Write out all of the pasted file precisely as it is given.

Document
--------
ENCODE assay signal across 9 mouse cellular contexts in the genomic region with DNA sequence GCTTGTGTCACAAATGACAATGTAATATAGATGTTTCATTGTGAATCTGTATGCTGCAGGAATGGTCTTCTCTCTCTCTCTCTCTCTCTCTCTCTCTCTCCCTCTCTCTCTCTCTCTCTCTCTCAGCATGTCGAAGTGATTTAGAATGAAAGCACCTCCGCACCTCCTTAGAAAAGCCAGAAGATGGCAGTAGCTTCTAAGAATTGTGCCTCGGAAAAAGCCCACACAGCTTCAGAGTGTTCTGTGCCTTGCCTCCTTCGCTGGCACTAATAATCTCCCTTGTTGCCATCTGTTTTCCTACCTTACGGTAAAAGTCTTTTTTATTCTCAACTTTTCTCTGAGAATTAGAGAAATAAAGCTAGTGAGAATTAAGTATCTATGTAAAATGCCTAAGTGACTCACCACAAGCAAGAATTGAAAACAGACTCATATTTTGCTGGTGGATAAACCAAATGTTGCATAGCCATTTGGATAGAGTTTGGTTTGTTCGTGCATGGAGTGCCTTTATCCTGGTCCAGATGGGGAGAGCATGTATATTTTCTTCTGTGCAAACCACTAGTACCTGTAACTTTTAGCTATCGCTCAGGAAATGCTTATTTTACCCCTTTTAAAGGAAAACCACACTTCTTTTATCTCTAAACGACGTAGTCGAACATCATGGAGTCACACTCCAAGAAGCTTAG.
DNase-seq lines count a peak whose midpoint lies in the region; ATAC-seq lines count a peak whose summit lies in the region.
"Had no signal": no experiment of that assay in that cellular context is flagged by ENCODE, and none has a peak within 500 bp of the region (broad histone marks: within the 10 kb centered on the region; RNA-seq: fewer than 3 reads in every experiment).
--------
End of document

ENCODE assay signal across 9 mouse cellular contexts in the genomic region with DNA sequence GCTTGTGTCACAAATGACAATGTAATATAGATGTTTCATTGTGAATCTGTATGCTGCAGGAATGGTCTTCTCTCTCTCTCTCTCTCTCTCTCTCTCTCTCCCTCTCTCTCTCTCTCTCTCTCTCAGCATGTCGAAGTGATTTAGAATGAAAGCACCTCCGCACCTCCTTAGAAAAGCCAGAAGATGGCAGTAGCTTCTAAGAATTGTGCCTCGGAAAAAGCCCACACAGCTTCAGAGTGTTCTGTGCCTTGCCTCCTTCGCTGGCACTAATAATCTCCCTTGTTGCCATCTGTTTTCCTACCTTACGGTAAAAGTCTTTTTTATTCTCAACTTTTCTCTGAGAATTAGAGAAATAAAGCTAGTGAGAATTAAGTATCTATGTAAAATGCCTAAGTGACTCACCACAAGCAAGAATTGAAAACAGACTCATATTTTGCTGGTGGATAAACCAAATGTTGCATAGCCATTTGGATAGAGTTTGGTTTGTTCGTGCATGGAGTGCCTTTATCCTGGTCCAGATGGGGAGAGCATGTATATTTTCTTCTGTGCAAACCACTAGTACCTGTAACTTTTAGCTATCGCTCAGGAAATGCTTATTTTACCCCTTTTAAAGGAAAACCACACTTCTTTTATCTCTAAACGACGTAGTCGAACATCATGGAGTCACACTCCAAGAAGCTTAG.
DNase-seq lines count a peak whose midpoint lies in the region; ATAC-seq lines count a peak whose summit lies in the region.
"Had no signal": no experiment of that assay in that cellular context is flagged by ENCODE, and none has a peak within 500 bp of the region (broad histone marks: within the 10 kb centered on the region; RNA-seq: fewer than 3 reads in every experiment).